Another was, potentially, lack of trust. Whilst there is a case to be made for Érik Lamela’s struggles to adapt to life in England – AVB adamantly putting it down to a “culture shock”, and a need of patience to be had earlier this month – the Argentinean’s restriction to a lack of starts confounded some. Some of the games that he was on the bench could have, potentially, been games for the 21-year-old to start in. He collaborated closely with Franco Baldini and Steffen Freund, two men he had vouched for to come in and join his backroom staff, but didn’t transmit the same to the players.

Whatever is done now will need to be done with carefulness. Tim Sherwood taking over first-team duties, being favoured by chairman Daniel Levy, suggests that he will be the club’s short-term solution. In the meantime a long-term manager will be sought after in order to rehash objectives in order to be obtained prior to the end of the season. With European qualification, the top four will still remain a key objective. Elsewhere, the addition of new players may come in January, however the next coach will have much more control in that aspect than perhaps Sherwood, unless he is appointed permanently.

As for André, his reputation has taken some beating. He will need to re-establish himself as a forward-thinking coach he is elsewhere where he can have foundations to which he raised his skills on in Porto. Having left Portugal since, he has not been able to adapt. Perhaps his next destination would be Spain or Italy, the question is to be answered in due course. For now however, he may want to just be left alone.

One thought on “Grand expectations befell André and Spurs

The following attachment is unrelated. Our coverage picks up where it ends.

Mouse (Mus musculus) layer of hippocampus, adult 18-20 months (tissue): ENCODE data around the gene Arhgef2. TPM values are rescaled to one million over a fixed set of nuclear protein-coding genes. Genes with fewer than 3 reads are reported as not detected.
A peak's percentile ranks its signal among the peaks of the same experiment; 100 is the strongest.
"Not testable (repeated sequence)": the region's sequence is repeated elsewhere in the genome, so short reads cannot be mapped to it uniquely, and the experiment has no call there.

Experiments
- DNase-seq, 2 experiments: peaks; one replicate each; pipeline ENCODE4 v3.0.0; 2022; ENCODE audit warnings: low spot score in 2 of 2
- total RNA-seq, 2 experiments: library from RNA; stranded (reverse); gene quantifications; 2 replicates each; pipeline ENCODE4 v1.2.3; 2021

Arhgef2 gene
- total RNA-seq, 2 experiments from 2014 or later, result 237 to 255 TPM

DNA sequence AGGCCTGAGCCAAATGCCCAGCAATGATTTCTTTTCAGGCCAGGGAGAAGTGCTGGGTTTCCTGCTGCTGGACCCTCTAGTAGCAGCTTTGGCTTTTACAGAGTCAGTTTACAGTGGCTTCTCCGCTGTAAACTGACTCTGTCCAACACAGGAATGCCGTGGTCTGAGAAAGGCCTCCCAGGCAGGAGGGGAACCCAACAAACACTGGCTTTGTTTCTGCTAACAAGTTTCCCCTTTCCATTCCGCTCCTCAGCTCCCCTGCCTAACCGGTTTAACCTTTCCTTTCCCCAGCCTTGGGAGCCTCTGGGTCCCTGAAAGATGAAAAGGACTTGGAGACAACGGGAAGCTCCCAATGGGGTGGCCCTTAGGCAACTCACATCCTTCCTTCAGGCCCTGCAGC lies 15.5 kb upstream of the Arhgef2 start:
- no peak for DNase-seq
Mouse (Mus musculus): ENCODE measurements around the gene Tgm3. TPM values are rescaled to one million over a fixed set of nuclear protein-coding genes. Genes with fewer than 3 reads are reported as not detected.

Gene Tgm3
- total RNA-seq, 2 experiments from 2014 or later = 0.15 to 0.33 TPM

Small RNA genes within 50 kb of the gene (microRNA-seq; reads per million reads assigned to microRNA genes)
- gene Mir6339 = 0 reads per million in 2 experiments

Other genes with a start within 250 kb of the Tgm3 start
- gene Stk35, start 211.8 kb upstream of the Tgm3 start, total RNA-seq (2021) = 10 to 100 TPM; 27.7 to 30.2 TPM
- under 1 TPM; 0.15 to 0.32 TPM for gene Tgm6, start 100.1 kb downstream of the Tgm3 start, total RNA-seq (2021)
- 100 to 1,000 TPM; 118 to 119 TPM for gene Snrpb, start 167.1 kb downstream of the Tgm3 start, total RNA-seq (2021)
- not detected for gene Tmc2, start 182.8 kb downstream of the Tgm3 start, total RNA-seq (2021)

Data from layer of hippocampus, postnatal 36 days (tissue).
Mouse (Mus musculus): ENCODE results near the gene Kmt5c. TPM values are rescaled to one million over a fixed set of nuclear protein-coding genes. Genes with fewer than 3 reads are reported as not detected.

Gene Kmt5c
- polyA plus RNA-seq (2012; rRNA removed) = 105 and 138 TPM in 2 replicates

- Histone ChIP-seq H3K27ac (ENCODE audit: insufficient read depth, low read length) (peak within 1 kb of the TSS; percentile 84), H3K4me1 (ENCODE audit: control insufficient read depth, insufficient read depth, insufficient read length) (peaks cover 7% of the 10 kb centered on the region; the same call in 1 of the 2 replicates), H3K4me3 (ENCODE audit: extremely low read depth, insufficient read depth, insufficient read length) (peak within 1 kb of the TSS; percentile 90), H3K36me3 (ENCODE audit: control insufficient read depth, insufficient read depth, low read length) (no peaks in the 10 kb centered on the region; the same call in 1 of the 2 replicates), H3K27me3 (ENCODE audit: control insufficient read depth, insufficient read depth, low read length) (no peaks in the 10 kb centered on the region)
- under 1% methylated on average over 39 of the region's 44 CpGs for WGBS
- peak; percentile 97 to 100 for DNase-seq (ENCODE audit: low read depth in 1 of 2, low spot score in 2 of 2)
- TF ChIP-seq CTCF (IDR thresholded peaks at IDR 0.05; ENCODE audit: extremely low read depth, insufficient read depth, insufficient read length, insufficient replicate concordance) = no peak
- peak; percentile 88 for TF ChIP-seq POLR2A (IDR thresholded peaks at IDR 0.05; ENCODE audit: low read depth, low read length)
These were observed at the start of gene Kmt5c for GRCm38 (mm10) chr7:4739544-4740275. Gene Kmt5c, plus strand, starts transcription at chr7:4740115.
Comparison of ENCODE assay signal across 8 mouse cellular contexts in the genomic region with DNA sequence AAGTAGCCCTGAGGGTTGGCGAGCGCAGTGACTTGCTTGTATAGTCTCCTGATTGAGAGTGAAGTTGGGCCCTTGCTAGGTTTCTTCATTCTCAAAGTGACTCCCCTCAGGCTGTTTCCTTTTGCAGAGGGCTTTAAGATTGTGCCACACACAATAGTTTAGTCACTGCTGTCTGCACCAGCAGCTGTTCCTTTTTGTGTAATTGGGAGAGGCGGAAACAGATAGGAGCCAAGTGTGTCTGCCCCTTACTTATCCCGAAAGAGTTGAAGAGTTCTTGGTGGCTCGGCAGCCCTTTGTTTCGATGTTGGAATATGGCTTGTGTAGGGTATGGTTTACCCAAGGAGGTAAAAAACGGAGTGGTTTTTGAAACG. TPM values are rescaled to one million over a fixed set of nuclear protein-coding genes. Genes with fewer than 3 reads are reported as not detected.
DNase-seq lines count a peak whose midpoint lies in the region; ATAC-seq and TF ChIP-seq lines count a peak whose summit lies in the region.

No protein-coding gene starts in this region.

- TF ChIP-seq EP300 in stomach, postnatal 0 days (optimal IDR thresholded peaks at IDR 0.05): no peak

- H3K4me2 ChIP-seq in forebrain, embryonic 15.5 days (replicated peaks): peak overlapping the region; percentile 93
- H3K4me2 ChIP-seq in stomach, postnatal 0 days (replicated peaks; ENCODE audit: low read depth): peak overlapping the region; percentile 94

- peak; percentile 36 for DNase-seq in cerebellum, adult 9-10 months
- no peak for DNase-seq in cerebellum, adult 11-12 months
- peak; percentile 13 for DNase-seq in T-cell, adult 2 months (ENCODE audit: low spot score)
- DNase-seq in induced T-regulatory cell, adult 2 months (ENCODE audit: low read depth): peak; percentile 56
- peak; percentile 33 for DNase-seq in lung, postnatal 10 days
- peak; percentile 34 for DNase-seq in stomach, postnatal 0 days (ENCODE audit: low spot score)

1. Well i forecast this on twitter even when we was riding high because AVB was persistent in picking players Thursday and expecting them to win Sunday. Every week we was playing catch up while the top six had all but played Sat and the pressure was on every week. During this period we lost 8 points after Thursday games and i lost count of the warnings i tweeted about teams targeting tired legs aided by swallowing Supplemented so they could press tired legs. When i seen the team for Thursdays dead rubber my heart sank and i knew what was coming a hiding and sure enough when the team sheet came in for Sunday it only confirmed my fears. We have been beat twice by North West Teams where i live and i knew one thing was certain Liverpool would not miss Gerrard and City would not miss Kompany . What staggered me was seeing Negredo and Nasri on the tunnel cam before the game swallowing Red Bull energy drinks turning away from the camera to drink it. I no this is not a banned substance but this shows what footballers will do to gain a competitive edge from a team who had played in the energy sapping snow covered plastic pitch in Tronso. The fact footballers have every known drink and once banned but now allowed Caffeine yet still Negredo Nasri needed Red Bull to gain those extra yards to demolish Spurs. Now to why i knew we would be targeted by Liverpool and City i have known for some time Ephedrine is being used to help teams press for most if not all the 90+ mins of a football game and the FA Ukad no but cant catch or wont tarnish the brand Sky BT There was a top four team in 2009 reported for using this banned substance code name T20 I wont bore you with the rest but this team was nicknamed the Duracell Bunnies wind them up they run all day by a European Manager who suspected something. Well i found out he was right they would also have the name for come backs and that year missed out by a whisker and finished second with a forward on fire. This is now part of there History because they got reported got into dept and left top four and the facts are wee conceded 11 goals to teams who have both had Kolo Toure the only man caught in there back four . When i spoke to UK Sport whose job it was in 2009 to test players but also promote the game two hats and conflicting jobs they staggered me by saying Ephedrine was present her words and it was rife but they are under the radar. Well i thought when Kolo Toure failed a test they was getting to grips with this cheating but i found out Toure was unused sub against Utd full up and just unlucky. What this meant Mancini must have not known what is players where doing and later he got sacked well AVB must also not no whats going on in prem to attempt to play Liverpool with a weak back four one striker one winger and players used on Thursday he payed the price. I never liked AVB style but like all fans backed him but i had the knowledge he never had What i predicted come true from a team i knew would play at a breakneck tempo like our under 21 found out who also got beat 5-0 five different scorers the first team had four different players who where all full of lets say Red Bull that gave them and City wings.